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There were also numerous cave-like burial mounds scattered about, and the setting, below two rocky promontories, and not far from a small beach, seemed ideal for defending against enemies from all directions. To us, the place had an almost spiritual vibe, much more so than the famous Knossos, which is more extensive, but not nearly as beautiful.

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Extensive grounds of Lissos from higher up on the trail
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From Lissos we continued through an immense walled canyon, and fortunately we chose the right way, and arrived in the tiny village of Sougia, around 4:30 PM. There was time for a late lunch of fish soup and moussaka, before we walked over to the ferry dock. By now the wind had picked up considerably, and it started raining. The ticket seller let us wait in his small kiosk, after we heard him playing the mandolin. Trying to keep warm as the ferry was late, we chatted with a friendly Swiss woman, perhaps 10 years younger than us, who had taken the boat over in the morning.

The seas were not as rough as they could have been considering the weather, and we made it back to town without getting seasick. By then, the winds were practically gale force, and it was a struggle just to walk back to Manto's.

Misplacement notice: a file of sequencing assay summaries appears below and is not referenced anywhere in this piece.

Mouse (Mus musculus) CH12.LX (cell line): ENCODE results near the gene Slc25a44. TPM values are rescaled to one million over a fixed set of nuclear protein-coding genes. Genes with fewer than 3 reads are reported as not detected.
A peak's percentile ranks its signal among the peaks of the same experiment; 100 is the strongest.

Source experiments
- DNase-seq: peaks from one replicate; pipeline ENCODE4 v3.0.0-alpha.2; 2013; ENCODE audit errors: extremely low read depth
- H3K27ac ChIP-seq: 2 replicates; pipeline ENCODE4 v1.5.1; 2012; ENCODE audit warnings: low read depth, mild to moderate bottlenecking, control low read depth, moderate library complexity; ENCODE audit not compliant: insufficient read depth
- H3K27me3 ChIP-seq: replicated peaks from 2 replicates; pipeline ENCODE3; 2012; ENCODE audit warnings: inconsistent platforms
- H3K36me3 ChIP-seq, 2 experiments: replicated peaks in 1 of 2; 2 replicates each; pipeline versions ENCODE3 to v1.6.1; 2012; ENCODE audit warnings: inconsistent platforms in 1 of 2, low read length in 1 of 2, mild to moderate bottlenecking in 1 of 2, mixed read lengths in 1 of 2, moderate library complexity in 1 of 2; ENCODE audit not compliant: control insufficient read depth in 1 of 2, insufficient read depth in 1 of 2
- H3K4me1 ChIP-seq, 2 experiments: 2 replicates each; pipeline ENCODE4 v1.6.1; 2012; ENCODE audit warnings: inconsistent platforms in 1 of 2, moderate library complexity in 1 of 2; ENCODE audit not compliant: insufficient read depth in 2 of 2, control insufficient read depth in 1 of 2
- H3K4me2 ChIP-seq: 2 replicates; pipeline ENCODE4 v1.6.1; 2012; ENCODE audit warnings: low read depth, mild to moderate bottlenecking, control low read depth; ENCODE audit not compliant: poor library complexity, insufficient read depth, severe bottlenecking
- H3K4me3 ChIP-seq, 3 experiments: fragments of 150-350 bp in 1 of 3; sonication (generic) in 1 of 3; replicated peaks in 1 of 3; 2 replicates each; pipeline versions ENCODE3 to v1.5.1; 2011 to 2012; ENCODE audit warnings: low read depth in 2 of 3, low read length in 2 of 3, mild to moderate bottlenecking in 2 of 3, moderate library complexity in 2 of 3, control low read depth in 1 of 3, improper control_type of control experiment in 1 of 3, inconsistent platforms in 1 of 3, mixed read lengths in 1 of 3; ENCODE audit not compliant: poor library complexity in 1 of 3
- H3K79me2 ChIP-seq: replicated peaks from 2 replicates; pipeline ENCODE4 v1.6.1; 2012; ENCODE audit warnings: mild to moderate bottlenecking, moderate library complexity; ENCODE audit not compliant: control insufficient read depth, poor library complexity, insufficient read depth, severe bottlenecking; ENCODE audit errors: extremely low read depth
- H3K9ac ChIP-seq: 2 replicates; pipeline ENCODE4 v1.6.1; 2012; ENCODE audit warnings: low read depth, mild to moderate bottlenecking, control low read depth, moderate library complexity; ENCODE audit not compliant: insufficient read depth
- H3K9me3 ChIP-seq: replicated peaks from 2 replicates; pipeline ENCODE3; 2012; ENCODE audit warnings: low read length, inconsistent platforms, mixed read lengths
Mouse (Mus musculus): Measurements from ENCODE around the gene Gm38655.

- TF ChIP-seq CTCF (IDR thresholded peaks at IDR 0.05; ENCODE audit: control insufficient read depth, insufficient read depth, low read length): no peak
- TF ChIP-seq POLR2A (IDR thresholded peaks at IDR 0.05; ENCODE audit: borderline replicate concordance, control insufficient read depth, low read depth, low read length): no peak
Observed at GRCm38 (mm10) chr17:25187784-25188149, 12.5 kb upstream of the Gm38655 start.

Although there was more rain in the night, the next day was largely dry, although the cold wind blew unceasingly for a full 24 hours. It reminded us of our time in El Chaten, in Patagonia. Tired of being cooped up for most of the day, we managed a short, blustery walk through town.

Choppy sea even in the harbor on that very windy day
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We stopped for coffee in a newer place next door to our favorite bakery. It had big plate glass windows facing the sea, and the gusts were strong enough to rattle the glass. At times, it felt like it might crack and shatter. Despite the wind, the place was crowded. Cretans are a very social lot, and often spend many hours sipping a coffee, or drinking raki in a cafe, chatting with their friends, and no doubt catching up on the local gossip. As time has gone on, we have fallen into this lifestyle ourselves, going for a late lunch, and sitting around with a cappuccino. We usually are not able to make it to the 10 or 11 PM Greek dinner time, and instead make due with an evening snack, after having a big mid-day meal.

View of the sea and mountains, just outside the cafe
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Paleohora has lots of great hikes. On another day, this one bright and sunny, we went along the shore in the opposite direction, towards Elafonisi. The sea was a clear, intense blue, and turquoise near the shore.

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It is visible from most any vantage point, along with sharp and oddly shaped volcanic rocks that lie in the water, and across the smooth stone beaches that appear amongst the scrub vegetation at every turn.